Secondly, bearing in mind that it would have to be mechanically rigid, would you know how I might attach the servo spline to the conduit shaft.

I would dearly appreciate any help with this.
Thanks for reading.
Sorry for butting in again, but may I ask why and what for do you need this sort of aerial/antenna? To me it looks like a very early Radio Direction Finder aerial. (Wrong?). I've only ever come across the double-loop system where uncorrected signal strength/direction was done via the receiver.
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John W E

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Re: Servo for possible antenna rotator?
« Reply #19 on: March 24, 2009, 07:24:35 PM »

hi ya Dude my mate

I have done a little scribble of how I would make the support & drive for your aerial antenna.   I would make it all from 1/2 inch ply and I would scavange the bits from an old scanner cum printer.    I have stripped a couple of these down myself and found excellent brass bushes/shafts/cogs etc., which would be ideal for this.    We are talking about a 'real antenna' here which has to be rotated through 180 degrees - and not something we are going to put on a model??? is it ????  {-) {-) {-) {-) {-) {-) {-)

Just an idea for your mate.

aye
Blueby
John
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OMK

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Re: Servo for possible antenna rotator?
« Reply #20 on: March 24, 2009, 08:57:43 PM »

To me it looks like a very early Radio Direction Finder aerial. (Wrong?).

Nope, not wrong, because the loop antenna is exactly that - an RDF antenna. In your case, the scanner on your Northumbrian is constantly scanning the airwaves, 360-degrees, because, in a real-life scenario, they are never sure where the next signal might be coming from. So once a signal is detected it can then be homed-on with a directional antenna.
In my case I don't need to scan through 360-degs because I pretty much know where the signals are coming from already -- I just simply point the antenna at the station of interest. And being that the loop antenna is directional in both directions means that it also has two nulls, both occurring at right angles to the ends. For instance, I have two nearby stations (Taunton and Wales), both competing for the same frequency.... which basically means their signals are just a mish-mash of interference by the time they clash at the antenna. By pointing the loop towards Wales means I can null-out the interfeing Taunton station, and vice-versa.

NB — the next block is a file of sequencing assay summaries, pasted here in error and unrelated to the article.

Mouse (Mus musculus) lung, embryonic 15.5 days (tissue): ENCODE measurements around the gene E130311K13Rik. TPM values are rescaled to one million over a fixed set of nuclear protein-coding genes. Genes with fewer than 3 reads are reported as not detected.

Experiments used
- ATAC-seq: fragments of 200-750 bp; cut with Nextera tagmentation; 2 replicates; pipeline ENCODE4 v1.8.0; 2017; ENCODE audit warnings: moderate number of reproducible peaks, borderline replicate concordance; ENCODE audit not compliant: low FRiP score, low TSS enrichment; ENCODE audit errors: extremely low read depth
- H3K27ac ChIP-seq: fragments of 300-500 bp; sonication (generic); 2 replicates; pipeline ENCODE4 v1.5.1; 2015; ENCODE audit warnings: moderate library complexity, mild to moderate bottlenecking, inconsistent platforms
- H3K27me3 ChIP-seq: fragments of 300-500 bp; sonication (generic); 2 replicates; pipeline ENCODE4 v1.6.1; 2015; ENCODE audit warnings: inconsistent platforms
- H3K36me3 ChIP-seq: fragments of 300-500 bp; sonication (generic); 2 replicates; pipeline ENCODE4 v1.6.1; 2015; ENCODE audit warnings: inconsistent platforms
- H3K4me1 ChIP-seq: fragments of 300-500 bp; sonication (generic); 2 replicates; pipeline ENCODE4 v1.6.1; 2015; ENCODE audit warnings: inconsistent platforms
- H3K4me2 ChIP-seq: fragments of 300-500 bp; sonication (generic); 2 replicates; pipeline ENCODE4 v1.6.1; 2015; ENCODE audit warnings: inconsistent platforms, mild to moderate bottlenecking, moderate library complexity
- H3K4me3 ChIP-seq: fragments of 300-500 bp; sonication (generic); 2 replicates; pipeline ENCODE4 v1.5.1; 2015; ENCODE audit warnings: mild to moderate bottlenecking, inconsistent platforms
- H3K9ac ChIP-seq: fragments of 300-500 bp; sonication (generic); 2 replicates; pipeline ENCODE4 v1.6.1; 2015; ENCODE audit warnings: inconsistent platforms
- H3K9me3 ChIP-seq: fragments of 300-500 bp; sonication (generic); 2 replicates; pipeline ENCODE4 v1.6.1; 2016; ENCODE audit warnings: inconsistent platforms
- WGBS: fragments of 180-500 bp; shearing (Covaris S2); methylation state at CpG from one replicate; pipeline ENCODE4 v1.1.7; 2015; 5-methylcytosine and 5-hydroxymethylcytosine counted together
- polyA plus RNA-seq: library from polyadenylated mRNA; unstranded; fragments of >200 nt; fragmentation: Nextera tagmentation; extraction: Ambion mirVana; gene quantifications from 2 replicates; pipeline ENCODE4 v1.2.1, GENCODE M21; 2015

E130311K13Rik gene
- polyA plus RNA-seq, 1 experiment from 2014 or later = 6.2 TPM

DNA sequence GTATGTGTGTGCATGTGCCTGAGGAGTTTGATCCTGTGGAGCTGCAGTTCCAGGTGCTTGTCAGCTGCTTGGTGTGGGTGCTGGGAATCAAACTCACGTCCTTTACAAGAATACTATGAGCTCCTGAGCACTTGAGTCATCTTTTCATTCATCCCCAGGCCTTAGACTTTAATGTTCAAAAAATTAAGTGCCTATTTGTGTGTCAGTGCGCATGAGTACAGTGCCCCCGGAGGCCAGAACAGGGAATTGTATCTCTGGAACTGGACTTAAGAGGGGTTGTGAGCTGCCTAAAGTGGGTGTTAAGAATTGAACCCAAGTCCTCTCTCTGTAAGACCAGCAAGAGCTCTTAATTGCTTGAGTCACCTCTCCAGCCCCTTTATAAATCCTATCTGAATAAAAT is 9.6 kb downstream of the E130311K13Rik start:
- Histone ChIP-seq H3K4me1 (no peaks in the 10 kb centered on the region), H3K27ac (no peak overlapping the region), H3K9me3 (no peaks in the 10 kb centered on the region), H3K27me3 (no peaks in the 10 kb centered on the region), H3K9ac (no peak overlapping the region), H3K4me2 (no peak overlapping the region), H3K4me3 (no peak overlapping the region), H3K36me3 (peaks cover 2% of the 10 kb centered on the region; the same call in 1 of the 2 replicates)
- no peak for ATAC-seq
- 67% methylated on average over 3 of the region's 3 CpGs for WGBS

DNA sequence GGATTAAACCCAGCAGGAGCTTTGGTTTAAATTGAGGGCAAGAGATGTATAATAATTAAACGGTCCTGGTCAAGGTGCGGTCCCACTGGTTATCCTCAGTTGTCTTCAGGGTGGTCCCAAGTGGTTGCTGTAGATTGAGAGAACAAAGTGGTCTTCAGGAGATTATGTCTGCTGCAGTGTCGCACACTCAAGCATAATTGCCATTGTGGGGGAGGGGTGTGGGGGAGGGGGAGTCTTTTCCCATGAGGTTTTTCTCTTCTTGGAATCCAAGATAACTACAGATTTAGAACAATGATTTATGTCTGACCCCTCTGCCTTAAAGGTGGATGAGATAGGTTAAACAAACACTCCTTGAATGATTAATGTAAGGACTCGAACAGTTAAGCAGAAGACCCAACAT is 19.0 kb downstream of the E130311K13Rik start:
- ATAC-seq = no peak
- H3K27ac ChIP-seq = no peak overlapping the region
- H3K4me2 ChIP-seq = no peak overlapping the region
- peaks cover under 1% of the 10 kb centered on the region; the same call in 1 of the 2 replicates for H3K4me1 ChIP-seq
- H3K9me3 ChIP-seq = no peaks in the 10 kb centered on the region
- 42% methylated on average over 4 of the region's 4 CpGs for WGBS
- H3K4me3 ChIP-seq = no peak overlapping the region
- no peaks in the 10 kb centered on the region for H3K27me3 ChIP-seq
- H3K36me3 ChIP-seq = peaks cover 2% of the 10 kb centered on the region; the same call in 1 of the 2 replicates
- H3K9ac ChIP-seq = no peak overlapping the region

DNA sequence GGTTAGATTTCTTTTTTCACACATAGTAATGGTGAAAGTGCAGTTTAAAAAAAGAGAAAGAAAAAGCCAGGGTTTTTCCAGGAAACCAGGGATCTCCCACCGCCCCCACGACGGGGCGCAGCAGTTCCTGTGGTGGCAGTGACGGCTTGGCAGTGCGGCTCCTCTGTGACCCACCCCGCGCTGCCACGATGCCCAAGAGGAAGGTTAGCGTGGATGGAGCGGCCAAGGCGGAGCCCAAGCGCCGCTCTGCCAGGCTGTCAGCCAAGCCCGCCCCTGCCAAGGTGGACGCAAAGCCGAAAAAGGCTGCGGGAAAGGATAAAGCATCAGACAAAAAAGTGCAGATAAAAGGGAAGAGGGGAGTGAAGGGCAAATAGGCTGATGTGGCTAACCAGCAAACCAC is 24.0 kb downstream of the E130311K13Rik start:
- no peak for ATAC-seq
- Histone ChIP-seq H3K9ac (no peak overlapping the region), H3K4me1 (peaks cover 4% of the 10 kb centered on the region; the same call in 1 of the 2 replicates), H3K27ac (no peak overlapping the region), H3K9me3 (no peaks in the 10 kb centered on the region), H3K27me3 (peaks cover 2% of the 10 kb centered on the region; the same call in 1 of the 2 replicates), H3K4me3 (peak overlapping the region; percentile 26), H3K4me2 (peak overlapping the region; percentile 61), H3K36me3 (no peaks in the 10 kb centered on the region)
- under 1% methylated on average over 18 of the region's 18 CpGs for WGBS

The same principle was used during the war when they wanted to locate, say, an enemy transmitter. With a directional antenna and a meter showing the signal strength, they could take a reading from three different locations (triangulate), then plot a postion where the three lines crossed.
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OMK

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Re: Servo for possible antenna rotator?
« Reply #21 on: March 24, 2009, 09:29:38 PM »

Feedback as in do you need to know the bearing that the Aeriel stops at remotely?

Ah, right. I hear you now.
Yes, the bearing must tally with the position of the aerial. As you probably know, a standard potentiometer usually rotates zero through 270-degs. If you take another butcher's at that above schematic you'll see that these timing components have been calculated that the the potentiometer gives a fairly linear reading throughout 180-degs (in reality the servo moves a tad more than 180-degs because of that bit of spare travel on the pot'). And bearing in mind that the loop is most liveliest at both ends means I only need care about 180-deg throw.

I logged in about an hour ago and suddenly that link now works.
Geared motors = neat suggestion, but how do you propose I get it operate over just 360-degs? The idea is to have a simple scale, showing North to South, with a dial pointer attached to the pot' spindle.  So if you turn the dial, say, 45-degrees, then so too will the antenna.
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OMK

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Re: Servo for possible antenna rotator?
« Reply #22 on: March 24, 2009, 09:48:29 PM »

hi ya Dude my mate

Hiya my mate ya dude.

I got just ONE itsy-bitsy question for you..............
The enclosure has to be weatherproof - not wood (see where this is going?).................
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malcolmfrary

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Re: Servo for possible antenna rotator?
« Reply #23 on: March 25, 2009, 11:03:49 AM »

Quote
The enclosure has to be weatherproof - not wood (see where this is going?).................

Creosote used to do a cracking job on telegraph poles which were usually wood, and outdoors.  Generous use of exterior house paint would probably work as well, and you get the choice of colour.